2. Worship. With Jesus, worship wasn’t reserved for formal occasions. Once when 72 of his disciples returned from ministering in the Spirit’s power, Jesus “full of joy through the Holy Spirit, said, ‘I praise you, Father, Lord of heaven and earth, because you have hidden these things from the wise and revealed them to little children.'” -Luke 10:21 NIV. And in his confrontation with Satan, Jesus said, “For it is written: ‘Worship the Lord your God, and serve him only.'” -Matthew 4:10 NIV.
  3. Surrender. One of the highest-level spiritual habits Jesus practiced, and one of the hardest we attempt, is surrender. Amazingly, Jesus once said, “I tell you the truth, the Son can do nothing by himself; he can do only  what he sees his Father doing, because whatever the Father does the Son also does.” -John 5:19 NIV. If Jesus couldn’t accomplish anything without his Father, then I must learn the same sort of surrender to have any chance at growing spiritually.

Jesus also spoke about this type of surrender by saying, “Those who love the life they have now will lose it. But those who are willing to give up their life in this world will keep it. They will have eternal life. Whoever serves me must follow me. My servants must be with me everywhere I am. My Father will give honor to anyone who serves me.” -John 12:25-26 ERV.

Can you think of other spiritual disciplines that Jesus practiced? Give us your insights…

How Did Jesus Get So Spiritual?

Did you ever wonder how Jesus became the spiritual man we read about in the Bible? How did this carpenter from Nazareth in the Middle East grow to become the spiritual leader who changed the whole world? Did it just happen, like Superman launching out of the phone booth dressed and ready for action? Or did it happen more gradually, like an oak tree growing slowly from an acorn?

Certainly, as the Son of God, he already had the Divine Spirit living in him; he was God in flesh (John 1:1-14). But the Bible indicates that Jesus had to grow into his destiny as the iconic spiritual man walking in the flesh of Adam – “And Jesus grew in wisdom and stature, and in favor with God and men.” (Luke 2:52 NIV).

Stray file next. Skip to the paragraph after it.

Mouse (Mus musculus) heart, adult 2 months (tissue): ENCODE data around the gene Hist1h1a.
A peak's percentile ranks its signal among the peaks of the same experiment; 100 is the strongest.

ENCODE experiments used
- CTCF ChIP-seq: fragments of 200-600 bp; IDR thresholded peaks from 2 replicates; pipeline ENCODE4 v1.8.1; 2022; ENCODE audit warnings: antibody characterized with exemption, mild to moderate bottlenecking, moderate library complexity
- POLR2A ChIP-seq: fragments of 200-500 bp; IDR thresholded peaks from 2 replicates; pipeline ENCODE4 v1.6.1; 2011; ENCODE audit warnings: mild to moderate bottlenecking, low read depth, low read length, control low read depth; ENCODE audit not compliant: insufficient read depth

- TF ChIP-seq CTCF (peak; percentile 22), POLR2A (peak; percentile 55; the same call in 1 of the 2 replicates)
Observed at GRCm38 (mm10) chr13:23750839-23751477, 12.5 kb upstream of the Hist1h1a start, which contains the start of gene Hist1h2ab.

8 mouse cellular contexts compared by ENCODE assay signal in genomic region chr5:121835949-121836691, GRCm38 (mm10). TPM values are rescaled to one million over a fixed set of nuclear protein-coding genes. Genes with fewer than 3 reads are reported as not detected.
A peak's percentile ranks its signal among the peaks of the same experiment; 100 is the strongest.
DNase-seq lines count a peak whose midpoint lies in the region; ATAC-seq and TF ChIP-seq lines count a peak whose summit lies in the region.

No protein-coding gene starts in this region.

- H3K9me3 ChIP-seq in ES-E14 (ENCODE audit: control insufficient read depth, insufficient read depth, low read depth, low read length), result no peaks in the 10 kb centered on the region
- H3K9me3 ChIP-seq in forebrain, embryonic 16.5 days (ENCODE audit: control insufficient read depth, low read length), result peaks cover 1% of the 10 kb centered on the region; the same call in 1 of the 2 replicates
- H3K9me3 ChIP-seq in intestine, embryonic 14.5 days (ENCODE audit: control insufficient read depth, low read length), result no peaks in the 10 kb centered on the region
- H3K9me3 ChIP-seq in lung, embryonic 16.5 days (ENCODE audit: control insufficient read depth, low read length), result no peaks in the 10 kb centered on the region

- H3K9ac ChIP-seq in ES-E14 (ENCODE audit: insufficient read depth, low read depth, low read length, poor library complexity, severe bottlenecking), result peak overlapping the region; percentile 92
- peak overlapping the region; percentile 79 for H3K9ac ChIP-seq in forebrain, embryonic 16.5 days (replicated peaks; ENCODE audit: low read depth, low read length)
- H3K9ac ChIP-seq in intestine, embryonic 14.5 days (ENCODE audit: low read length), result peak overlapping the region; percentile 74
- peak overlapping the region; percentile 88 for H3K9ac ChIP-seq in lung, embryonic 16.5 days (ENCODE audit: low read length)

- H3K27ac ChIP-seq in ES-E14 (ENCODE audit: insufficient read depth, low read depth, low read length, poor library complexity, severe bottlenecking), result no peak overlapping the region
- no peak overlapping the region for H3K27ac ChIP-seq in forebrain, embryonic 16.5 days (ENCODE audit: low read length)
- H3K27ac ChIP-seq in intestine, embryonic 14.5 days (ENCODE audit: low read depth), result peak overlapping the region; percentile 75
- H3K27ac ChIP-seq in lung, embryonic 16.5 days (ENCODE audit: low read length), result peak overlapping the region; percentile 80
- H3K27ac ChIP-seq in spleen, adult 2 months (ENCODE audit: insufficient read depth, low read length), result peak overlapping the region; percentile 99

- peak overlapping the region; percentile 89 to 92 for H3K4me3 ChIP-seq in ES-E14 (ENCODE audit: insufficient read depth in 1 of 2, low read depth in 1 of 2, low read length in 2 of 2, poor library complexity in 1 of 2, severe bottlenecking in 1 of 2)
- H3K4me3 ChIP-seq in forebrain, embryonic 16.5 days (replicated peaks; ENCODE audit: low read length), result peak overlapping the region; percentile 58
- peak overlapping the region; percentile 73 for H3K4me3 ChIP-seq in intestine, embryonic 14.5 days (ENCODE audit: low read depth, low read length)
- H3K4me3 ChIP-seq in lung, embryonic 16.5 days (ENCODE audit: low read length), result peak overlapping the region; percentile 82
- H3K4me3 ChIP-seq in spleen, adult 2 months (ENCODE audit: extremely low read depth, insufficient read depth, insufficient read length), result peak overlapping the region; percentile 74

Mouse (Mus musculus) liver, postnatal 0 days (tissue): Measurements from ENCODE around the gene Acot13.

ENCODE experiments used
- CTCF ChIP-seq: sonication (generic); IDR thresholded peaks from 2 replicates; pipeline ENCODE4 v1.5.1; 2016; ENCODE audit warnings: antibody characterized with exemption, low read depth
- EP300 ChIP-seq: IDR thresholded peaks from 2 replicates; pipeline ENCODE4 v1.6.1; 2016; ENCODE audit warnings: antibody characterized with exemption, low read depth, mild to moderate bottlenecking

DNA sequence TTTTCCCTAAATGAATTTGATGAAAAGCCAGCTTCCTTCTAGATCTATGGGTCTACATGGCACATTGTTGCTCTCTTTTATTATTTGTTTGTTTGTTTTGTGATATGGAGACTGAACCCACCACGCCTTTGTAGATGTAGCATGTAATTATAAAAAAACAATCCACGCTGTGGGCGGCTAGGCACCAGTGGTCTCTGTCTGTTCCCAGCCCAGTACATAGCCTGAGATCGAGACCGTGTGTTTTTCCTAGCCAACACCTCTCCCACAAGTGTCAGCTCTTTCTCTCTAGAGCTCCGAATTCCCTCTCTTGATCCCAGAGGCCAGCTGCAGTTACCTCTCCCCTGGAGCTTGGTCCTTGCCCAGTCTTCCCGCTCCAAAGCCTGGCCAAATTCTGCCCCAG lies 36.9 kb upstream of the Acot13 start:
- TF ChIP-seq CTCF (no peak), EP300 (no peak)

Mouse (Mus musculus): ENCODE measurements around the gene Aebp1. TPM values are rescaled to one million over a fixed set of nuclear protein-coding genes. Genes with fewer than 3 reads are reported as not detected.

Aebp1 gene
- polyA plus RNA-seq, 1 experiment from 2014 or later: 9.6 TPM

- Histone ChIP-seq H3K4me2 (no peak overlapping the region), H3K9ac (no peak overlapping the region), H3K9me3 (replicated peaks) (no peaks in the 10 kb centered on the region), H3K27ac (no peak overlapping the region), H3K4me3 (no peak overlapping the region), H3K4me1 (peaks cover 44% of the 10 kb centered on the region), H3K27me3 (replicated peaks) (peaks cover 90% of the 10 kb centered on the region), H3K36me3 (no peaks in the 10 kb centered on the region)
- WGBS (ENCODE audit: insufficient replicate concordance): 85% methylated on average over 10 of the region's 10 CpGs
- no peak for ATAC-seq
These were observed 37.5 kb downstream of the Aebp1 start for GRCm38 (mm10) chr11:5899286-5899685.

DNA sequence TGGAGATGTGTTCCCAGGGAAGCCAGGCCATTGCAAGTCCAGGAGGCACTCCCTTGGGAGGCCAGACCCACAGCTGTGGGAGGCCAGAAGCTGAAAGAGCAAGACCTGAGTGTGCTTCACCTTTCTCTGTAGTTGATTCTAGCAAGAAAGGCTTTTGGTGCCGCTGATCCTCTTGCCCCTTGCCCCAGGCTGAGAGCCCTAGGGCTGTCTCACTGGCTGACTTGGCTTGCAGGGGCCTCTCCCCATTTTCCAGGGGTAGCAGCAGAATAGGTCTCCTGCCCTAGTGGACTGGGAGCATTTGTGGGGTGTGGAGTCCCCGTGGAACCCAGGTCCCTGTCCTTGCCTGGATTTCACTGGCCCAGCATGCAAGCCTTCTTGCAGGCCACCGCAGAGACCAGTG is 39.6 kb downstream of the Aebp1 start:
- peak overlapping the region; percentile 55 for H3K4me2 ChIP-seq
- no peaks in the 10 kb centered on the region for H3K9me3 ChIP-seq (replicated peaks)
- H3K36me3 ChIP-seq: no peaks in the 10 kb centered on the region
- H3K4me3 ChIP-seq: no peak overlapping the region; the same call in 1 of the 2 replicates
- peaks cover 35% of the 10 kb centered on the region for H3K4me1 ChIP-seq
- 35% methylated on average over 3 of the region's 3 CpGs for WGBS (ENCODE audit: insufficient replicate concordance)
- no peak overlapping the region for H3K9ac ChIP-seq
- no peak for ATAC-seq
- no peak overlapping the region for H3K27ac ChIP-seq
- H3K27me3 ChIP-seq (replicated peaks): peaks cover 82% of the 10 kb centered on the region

So, how did this growth process take place? What did Jesus himself do to grow into his full spiritual stature?

Professor Dallas Willard wrote a thought-provoking book on that idea several years ago called, “The Spirit of The Disciplines: Understanding How God Changes Lives”. In that book, he mentioned that Jesus practiced several spiritual disciplines.

His list is too long to duplicate right now, but here are some basic disciplines that Jesus practiced to grow as a spiritual man:

1. Study. Jesus lived in a rich Jewish tradition of respect for the word. It’s clear as you read his life story in the Gospels that he knew the Bible – the Law, Prophets and Psalms – better than anyone else. He once said, “Do not think that I have come to abolish the Law or the Prophets; I have not come to abolish them but to fulfill them.” (Matthew 5:17 NIV) And when tempted by Satan in the wilderness for 40 days, Jesus used the Scriptures as the “Sword of the Spirit”, demolishing all of the evil one’s arguments by saying, “it is written”. (Luke 4:1-13)

2. Service. Jesus’ example stood miles above his religious detractors because he put into practice the things he learned from Scripture. Once when his disciples entered the room to observe the Passover, Jesus noticed that no one volunteered to wash everyone’s feet (a normal, customary thing to do when entering a meal). So he “got up from the meal, took off his outer clothing, and wrapped a towel around his waist. After that, he poured water into a basin and began to wash his disciples’ feet..” (John 13:4-5 NIV)

This horrified Peter who, at first, refused to allow Jesus to wash his feet. How could the Messiah stoop so low as to wash the feet of his own disciples? Jesus did it to serve, to leave an example for his disciples, and to show that he was submissive to his Father’s word (See Isaiah 42:1-4 where the Messiah is predicted to be a gentle servant.)

3. Prayer. “Very early in the morning, while it was still dark, Jesus got up, left the house and went off to a solitary place, where he prayed.” (Mark 1:35 NIV). This kind of commitment to prayer weaves itself in and out of the Gospel accounts. Jesus prayed often and he prayed for hours at a time, even sometimes praying all night.

In my book, Why God Waits For You To Pray, you’ll find an appendix that chronicles 17 major prayer events in Jesus’ life, and another one listing the 15 major “seminars’ Jesus taught on prayer. Jesus believed in prayer. And he practiced it with an intensity and commitment that awes us and pulls us forward to follow his example.

Can you think of any other spiritual disciplines that Jesus practiced? Share your insights with us…